The first one I decided to sign up for was in one of our largest neaby villages of Eymet and it was held a few weeks ago and after a fairly dismal start, we ended our afternoon with a decent profit. I mean, I'm still probably only clearing .25 an hour when you consider my labor, time and expenditures, but it was still exhilarating. People were walking by and oohing and ahhing and actually saying out loud how much they liked our things and taking our business cards. In fact, as luck would have it, one of those persons was the incredibly talented Leeann who runs the gorgeous chambres d'hotes and gift store in Eymet called Maison No. 20 http://www.maison20.com, but remember, you can only stay there if there is no room at Petit Clos! Nah, not really, especially if you prefer the village atmosphere over the country, this is one of the nicest self-contained B&B apartments I have seen with incredible attention to the finest details. Plus, her place has water and electricity so she's got that over us right now. Anyway, Leeann dropped by and took our card and as luck would have it, called me the following week with an order. I couldn't believe it. My first order!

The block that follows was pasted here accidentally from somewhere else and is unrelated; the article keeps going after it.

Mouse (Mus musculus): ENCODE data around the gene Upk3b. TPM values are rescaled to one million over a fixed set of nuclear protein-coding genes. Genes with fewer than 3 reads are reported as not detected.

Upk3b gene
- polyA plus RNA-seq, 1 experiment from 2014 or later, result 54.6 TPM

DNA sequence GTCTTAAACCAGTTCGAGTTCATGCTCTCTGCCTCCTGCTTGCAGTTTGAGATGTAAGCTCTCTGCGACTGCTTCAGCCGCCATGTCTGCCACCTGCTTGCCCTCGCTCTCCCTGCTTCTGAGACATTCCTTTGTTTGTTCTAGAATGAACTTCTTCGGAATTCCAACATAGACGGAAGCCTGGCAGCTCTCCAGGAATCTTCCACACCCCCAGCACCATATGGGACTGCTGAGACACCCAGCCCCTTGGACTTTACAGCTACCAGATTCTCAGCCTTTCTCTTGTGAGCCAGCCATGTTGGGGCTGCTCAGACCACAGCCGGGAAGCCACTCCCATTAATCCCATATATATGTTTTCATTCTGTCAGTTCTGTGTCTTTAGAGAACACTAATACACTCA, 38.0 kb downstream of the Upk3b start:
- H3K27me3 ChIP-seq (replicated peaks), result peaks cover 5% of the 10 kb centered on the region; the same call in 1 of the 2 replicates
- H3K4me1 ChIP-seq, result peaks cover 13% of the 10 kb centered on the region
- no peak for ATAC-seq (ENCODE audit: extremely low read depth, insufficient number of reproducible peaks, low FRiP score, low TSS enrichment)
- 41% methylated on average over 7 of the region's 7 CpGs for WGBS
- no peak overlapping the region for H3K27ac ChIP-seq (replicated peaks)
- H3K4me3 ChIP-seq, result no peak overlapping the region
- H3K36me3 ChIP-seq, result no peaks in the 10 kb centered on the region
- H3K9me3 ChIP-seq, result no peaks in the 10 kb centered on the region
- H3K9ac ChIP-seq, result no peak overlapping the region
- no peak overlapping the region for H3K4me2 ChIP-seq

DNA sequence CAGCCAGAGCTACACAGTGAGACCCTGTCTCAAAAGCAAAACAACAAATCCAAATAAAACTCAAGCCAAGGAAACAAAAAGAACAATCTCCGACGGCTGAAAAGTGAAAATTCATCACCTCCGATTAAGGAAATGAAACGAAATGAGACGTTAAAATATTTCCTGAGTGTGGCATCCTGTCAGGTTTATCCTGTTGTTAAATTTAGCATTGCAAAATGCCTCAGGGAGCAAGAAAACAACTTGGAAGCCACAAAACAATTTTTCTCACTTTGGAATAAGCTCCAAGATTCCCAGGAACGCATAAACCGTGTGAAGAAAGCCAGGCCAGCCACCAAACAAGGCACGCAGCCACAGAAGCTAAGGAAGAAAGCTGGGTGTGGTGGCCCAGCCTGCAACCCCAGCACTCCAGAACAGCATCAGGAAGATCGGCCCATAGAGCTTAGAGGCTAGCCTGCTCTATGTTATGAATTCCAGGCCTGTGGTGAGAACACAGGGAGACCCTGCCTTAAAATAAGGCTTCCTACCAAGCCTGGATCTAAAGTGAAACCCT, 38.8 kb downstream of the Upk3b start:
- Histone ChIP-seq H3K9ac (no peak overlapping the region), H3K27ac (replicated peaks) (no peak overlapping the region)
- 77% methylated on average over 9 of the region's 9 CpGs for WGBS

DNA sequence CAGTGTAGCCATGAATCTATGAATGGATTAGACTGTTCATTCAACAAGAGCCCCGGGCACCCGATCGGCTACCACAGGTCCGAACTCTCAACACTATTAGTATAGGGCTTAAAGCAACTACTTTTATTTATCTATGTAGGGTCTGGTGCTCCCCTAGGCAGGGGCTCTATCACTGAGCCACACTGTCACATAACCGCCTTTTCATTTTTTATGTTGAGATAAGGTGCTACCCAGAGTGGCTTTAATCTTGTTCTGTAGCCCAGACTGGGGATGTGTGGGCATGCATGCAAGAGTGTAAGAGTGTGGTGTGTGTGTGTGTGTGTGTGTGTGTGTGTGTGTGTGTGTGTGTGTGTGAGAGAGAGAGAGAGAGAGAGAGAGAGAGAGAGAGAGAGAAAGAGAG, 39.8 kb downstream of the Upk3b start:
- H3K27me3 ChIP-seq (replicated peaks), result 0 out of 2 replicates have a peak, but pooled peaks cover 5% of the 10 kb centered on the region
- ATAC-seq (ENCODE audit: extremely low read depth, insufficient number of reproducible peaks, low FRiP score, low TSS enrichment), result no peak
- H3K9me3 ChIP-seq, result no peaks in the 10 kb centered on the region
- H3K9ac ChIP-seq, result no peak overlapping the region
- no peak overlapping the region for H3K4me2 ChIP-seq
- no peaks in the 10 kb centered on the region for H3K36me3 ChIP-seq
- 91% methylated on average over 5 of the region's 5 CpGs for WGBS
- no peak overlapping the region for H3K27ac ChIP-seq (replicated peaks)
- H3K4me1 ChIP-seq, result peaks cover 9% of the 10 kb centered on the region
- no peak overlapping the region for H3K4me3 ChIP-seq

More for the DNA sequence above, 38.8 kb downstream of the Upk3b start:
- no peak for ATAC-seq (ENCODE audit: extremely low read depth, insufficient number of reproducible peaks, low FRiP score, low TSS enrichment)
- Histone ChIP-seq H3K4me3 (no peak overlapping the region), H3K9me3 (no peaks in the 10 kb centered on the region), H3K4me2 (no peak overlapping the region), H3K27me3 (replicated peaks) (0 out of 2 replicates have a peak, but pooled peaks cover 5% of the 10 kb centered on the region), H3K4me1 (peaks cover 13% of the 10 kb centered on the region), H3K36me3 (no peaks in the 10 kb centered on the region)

So as you can imagine, my confidence has slowly started rising and I thought to myself, "Hell, I'm going to try getting into a more specialized market, maybe the culinary based one they have in Soumensac over the summer."
So last week when I went to the post office to pick up a care package filled with cheetos, frito-lay sunflower seeds and every makeup sponge applicator ever made on this earth from Teddy, I decided to ask the ever kind postal woman if she knew how one could go about participating in the Soumensac market. First off, as I stuttered my way through the first part of the question, she slowly and patiently spoke to me so I could understand. She then went next door to the Mairie's office to inquire for me and returned to let me know that it appeared that they were no more spaces left this year but that I could request a stall for next year. Well, that's okay I think (that is if we survive here that long), but she then proceeded to write exact instructions about who and where to address the request and offered to personally deliver it to the right person and perhaps ask if there might still be an opening. So, that's what I did this morning. Drafted my letter explaining who I was, how I wished to participate in the community and sell French & American inspired gifts relating to the kitchen (aprons, table clothes, napkins, etc.). For some reason I didn't seal it and I ran over to deliver it, before they closed at noon. Thankfully, my buddy was there and smiled when she saw me, so I gave her a sachet in thanks and I asked if she wouldn't mind reading my letter. So, of course she does. I'm in the post office. The primary postal worker has literally stopped delivering the mail and began making some corrections, while continuing to assure me that it was well written. So, I buzz on home, make the corrections, buzz back to the post office, return the revised letter and voila, it's done.
It still remains to be seen if they'll have me at their sunday marche in July and August, but I've done what I can and more importantly, made another few wonderful french connections in the process.